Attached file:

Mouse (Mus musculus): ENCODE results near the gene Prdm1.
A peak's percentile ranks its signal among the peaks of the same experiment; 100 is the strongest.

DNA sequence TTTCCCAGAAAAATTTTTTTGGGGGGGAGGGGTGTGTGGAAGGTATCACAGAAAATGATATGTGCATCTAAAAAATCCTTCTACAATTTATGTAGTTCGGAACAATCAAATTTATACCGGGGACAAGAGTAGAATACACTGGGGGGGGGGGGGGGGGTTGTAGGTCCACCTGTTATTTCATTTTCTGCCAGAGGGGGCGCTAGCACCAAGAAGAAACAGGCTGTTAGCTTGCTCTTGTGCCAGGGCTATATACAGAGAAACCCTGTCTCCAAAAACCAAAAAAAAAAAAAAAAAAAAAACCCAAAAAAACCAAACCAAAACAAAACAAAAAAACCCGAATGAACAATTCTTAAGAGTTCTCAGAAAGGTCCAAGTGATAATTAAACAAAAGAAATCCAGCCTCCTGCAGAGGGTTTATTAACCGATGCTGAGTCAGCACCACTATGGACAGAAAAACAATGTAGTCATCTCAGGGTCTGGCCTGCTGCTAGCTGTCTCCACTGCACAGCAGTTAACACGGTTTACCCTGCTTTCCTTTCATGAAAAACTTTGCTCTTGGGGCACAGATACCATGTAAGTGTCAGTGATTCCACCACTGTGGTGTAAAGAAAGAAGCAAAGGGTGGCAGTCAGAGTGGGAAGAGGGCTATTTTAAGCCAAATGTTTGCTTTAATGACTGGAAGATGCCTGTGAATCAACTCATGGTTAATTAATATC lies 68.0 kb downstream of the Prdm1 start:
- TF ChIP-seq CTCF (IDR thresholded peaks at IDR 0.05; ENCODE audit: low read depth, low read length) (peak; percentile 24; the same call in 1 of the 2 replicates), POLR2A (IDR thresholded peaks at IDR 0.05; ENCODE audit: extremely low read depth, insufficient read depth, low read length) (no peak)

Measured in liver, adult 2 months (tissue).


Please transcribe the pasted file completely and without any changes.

Mouse (Mus musculus): ENCODE results near the gene Prdm1.
A peak's percentile ranks its signal among the peaks of the same experiment; 100 is the strongest.

DNA sequence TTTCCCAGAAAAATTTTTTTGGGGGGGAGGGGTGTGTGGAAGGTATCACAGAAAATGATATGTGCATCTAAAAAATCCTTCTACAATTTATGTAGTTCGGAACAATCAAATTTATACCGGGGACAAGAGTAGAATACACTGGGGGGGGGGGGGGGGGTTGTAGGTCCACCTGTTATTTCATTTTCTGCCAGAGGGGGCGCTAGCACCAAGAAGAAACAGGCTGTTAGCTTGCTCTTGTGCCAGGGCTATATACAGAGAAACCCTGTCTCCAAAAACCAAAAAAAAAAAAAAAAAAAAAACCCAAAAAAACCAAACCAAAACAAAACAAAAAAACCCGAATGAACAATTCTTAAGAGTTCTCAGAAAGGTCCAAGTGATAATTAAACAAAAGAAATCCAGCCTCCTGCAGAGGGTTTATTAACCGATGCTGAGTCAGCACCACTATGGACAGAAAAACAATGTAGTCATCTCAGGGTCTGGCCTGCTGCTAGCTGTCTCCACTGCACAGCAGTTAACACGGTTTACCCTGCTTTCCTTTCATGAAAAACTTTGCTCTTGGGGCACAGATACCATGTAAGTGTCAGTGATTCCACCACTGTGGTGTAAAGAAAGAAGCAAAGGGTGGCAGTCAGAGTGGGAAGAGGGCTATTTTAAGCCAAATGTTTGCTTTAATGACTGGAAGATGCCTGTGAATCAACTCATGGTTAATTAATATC lies 68.0 kb downstream of the Prdm1 start:
- TF ChIP-seq CTCF (IDR thresholded peaks at IDR 0.05; ENCODE audit: low read depth, low read length) (peak; percentile 24; the same call in 1 of the 2 replicates), POLR2A (IDR thresholded peaks at IDR 0.05; ENCODE audit: extremely low read depth, insufficient read depth, low read length) (no peak)

Measured in liver, adult 2 months (tissue).